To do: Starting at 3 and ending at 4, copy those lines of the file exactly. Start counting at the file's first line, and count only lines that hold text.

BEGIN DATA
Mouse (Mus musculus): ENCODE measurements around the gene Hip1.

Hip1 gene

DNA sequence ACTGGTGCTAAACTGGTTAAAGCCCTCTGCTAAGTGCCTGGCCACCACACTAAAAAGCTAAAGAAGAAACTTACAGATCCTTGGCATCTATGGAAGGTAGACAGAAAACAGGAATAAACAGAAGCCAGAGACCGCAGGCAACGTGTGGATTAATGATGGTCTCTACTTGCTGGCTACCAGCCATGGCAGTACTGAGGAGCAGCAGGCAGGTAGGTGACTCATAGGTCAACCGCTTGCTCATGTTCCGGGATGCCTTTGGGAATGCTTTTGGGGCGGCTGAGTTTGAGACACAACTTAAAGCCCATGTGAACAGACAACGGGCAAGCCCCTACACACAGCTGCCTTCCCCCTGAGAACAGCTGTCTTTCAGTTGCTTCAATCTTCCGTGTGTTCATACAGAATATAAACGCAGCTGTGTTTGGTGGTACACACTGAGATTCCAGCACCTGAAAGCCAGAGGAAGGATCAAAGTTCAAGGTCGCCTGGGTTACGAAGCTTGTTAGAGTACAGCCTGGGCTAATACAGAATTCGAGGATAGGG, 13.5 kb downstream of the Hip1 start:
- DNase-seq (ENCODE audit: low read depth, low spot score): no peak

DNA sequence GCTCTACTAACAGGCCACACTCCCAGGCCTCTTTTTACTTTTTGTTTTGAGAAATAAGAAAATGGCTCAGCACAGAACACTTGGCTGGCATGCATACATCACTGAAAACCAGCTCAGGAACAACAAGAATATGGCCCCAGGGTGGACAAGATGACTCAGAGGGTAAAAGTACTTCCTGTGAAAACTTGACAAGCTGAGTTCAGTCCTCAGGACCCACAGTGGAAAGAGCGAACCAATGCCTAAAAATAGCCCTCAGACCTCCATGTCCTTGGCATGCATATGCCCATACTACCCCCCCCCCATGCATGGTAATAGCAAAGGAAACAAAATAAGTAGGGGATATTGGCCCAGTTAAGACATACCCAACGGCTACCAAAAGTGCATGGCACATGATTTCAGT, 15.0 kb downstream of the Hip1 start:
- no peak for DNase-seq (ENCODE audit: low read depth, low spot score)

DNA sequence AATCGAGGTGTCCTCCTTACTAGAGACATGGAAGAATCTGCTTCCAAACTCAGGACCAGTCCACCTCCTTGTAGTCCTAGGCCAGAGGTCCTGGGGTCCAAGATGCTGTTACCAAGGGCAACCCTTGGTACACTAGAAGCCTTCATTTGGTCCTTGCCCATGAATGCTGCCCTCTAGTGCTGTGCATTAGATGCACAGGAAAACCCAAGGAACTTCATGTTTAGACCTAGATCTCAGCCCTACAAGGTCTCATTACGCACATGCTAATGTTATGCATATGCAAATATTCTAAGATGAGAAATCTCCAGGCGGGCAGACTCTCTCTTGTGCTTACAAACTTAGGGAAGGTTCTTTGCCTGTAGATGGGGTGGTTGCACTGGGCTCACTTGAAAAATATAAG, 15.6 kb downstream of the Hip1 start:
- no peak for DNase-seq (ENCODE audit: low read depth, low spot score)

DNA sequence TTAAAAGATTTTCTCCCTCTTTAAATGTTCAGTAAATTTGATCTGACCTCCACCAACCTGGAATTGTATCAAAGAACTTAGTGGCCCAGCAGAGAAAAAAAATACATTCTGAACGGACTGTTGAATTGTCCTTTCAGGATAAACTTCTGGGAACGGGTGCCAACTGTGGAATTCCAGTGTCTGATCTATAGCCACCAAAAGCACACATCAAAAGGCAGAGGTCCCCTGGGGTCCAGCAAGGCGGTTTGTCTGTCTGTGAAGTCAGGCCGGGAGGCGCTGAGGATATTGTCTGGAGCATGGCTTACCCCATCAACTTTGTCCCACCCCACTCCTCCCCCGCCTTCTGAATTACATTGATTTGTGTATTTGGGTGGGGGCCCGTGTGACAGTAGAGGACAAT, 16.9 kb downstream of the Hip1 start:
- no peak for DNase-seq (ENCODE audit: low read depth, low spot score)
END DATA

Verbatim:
DNA sequence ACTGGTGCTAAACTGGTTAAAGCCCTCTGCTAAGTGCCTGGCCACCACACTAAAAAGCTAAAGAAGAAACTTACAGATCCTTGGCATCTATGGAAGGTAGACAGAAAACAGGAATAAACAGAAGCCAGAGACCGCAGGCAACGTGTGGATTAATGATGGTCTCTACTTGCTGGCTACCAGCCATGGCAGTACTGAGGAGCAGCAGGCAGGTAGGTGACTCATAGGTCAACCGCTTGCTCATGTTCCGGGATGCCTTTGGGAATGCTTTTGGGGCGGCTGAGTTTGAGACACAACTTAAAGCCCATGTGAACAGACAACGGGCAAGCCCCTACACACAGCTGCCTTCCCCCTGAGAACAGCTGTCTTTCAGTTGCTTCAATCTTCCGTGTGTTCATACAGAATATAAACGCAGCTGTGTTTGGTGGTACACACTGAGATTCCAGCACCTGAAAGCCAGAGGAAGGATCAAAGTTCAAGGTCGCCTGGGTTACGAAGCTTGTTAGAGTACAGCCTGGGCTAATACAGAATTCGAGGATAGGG, 13.5 kb downstream of the Hip1 start:
- DNase-seq (ENCODE audit: low read depth, low spot score): no peak